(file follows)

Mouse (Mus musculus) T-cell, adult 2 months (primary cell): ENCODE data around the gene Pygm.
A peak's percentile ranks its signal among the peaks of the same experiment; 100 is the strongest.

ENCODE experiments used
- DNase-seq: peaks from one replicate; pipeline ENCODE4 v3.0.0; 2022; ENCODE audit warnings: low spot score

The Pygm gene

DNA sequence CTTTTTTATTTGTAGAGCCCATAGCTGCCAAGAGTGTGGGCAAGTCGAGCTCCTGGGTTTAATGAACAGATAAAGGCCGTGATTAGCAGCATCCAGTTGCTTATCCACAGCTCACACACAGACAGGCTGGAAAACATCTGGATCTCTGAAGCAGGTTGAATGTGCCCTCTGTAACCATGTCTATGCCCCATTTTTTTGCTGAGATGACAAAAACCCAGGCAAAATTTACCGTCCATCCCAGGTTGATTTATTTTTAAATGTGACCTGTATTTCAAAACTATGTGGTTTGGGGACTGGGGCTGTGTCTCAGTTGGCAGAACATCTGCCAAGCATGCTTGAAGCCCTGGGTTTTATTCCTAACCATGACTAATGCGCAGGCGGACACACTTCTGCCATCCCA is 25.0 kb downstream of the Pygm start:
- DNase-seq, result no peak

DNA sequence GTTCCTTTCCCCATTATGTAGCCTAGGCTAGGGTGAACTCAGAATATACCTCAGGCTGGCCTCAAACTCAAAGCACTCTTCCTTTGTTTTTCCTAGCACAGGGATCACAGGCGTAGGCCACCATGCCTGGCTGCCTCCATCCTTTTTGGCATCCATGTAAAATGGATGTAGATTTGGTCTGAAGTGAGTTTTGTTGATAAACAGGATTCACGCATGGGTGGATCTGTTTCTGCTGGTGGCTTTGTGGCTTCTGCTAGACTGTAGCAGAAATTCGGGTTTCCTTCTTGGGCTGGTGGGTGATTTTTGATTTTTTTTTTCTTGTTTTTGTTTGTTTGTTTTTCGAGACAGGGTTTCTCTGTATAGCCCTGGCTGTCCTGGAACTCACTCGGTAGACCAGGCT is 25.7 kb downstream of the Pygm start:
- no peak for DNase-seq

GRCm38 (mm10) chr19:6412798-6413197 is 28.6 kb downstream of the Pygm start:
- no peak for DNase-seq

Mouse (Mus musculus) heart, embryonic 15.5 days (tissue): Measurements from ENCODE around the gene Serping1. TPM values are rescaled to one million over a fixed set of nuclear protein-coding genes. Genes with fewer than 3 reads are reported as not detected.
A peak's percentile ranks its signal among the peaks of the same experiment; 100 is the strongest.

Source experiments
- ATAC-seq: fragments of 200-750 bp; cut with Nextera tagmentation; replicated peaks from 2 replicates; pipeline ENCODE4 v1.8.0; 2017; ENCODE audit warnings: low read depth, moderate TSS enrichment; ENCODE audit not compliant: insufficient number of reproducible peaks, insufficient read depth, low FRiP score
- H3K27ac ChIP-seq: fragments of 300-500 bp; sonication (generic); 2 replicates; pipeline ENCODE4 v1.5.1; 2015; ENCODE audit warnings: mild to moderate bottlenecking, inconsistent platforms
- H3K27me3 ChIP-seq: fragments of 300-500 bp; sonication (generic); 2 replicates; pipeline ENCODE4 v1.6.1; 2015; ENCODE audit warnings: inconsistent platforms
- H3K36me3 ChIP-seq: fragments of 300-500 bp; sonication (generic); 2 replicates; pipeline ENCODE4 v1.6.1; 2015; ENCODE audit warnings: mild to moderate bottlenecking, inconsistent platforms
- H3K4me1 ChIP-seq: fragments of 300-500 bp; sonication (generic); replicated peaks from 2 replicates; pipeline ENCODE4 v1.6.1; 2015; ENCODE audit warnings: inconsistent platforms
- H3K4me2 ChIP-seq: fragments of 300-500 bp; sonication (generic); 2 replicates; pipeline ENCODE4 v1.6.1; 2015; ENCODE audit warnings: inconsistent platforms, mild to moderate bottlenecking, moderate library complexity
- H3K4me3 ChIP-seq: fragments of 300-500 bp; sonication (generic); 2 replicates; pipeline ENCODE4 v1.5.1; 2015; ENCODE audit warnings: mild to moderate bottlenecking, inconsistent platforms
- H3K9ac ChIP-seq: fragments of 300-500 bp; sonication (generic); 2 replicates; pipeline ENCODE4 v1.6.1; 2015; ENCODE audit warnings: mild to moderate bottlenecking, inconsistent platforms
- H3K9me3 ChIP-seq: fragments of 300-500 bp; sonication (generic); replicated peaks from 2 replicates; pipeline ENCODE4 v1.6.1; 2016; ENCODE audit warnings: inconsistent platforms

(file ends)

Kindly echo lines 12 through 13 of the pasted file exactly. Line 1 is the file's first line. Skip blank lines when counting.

Mouse (Mus musculus) heart, embryonic 15.5 days (tissue): Measurements from ENCODE around the gene Serping1. TPM values are rescaled to one million over a fixed set of nuclear protein-coding genes. Genes with fewer than 3 reads are reported as not detected.
A peak's percentile ranks its signal among the peaks of the same experiment; 100 is the strongest.